IMAGINE a young couple, planning their wedding, making the arrangements for a new life together, thinking about the changes that married life will bring. Under todays tax laws, one of the unexpected -- and unwelcome -- surprises awaiting them comes when April 15 rolls around.
Because of the combined effects of the provisions of our tax code, many married couples pay more in federal income taxes than the two individuals would owe if they were not married. The need to provide relief from this marriage tax penalty is a top priority of Congress.
The marriage penalty came about as the result of two sets of tax changes that were made in response to legitimate social concerns. In 1948, Congress acted to create a married, filing jointly option for taxpayers. Prior to that time, each taxpayer filed as an single individual. The 1948 change made the tax brackets for married filers twice those of single taxpayers. Under this system, there was no marriage penalty.
The second change was made in 1969, in response to a growing concern among single taxpayers. The crusade for tax relief for single taxpayers was led by an elderly widow who made the very correct argument that as a single person, she paid much higher taxes than her married friends who had the same income but were able to take advantage of a lower tax rate because of their joint filing status. Congress responded by adjusting the brackets to provide tax relief for single taxpayers.
Since then, we have seen great changes in the economy -- principally, the tremendous increase in the number of two-earner families as millions of American women entered the work force. These social changes, combined with the changes in the tax laws, have had the unintended effect of creating a tax penalty on marriage.
In recent years, the marriage penalty has exploded into a major problem. In 1972, only 15 percent of married couples paid higher taxes because they were married; today 21 million American families, about 40 percent of married couples, have a marriage penalty.
Heres an example of how the tax laws penalize marriage. Suppose you and your spouse each work, and each earn $30,000. If you were single, you would each be entitled to a standard deduction of $4,400, or a total reduction in your taxable income of $8,800. If you are married, however, your standard deduction would be only $7,350. That means you would pay taxes on an additional $1,450 of earnings.
Congress should act this year to provide relief from the marriage penalty. One major step toward that goal would be to increase the standard deduction for married couples to make it twice the standard deduction for single taxpayers. Since 60 percent of married taxpayers claim the standard deduction rather than itemizing, that simple change would eliminate the marriage penalty for millions of American families.
One of the little-understood aspects of the marriage penalty is that it affects only couples whose income is fairly evenly balanced between the two individuals. For families with only one wage earner, the tax code actually provides a marriage bonus. According to the Congressional Budget Office, about 25 million American married couples benefit from a marriage tax bonus, and actually pay less in taxes than they would if they were single.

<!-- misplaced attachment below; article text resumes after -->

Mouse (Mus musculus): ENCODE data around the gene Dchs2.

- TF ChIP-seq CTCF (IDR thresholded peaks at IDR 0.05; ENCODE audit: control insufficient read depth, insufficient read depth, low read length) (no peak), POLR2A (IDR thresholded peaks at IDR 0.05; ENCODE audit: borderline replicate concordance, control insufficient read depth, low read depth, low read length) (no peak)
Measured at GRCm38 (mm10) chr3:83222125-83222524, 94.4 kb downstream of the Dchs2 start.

A marriage penalty bill should target tax relief to those who pay the marriage penalty. Unfortunately, the the Marriage Tax Penalty Relief Act, which is expected to be voted on today in the House of Representatives, reaches far beyond its stated purpose.
As written, more than half the $182 billion in tax relief provided by this bill would go to couples who do not pay any marriage penalty at all. We should target marriage penalty relief legislation to provide tax relief to families that pay a penalty, not to those that already receive a bonus.
One provision of the proposed bill is particularly problematic. The bill would increase the income levels at which the 15 percent tax bracket changes to 28 percent, which is at about $70,000 of earned income for a typical family. The idea is to expand the size of the 15 percent bracket for married, joint tax filers to make it twice the size of the 15 percent bracket for single filers.
While it is intended to reduce the marriage penalty, the problem is that most of the tax relief would go to taxpayers who currently enjoy a marriage bonus.
In addition, the provision will bust the budget. By delaying its effective date until 2003, and then phasing it in over six years, the bill attempts to conceal its true budget impact. This change, once fully phased in, is the most expensive provision in the bill, costing $20 billion a year.
And, finally, after years of budget discipline do we really want to consider marriage penalty relief without a budget blueprint in place? By taking up the bill before we have considered a budget resolution, we cant know how the bill fits into our overall priorities.
We can fix our tax code to support marriage, but lets do it the right way. We can help millions of American families escape the marriage tax penalty without creating a double marriage bonus for others.
Benjamin L. Cardin represents Marylands 3rd District in the House of Representatives. He also is a member of the Ways & Means Committee, which is responsible for all tax legislation.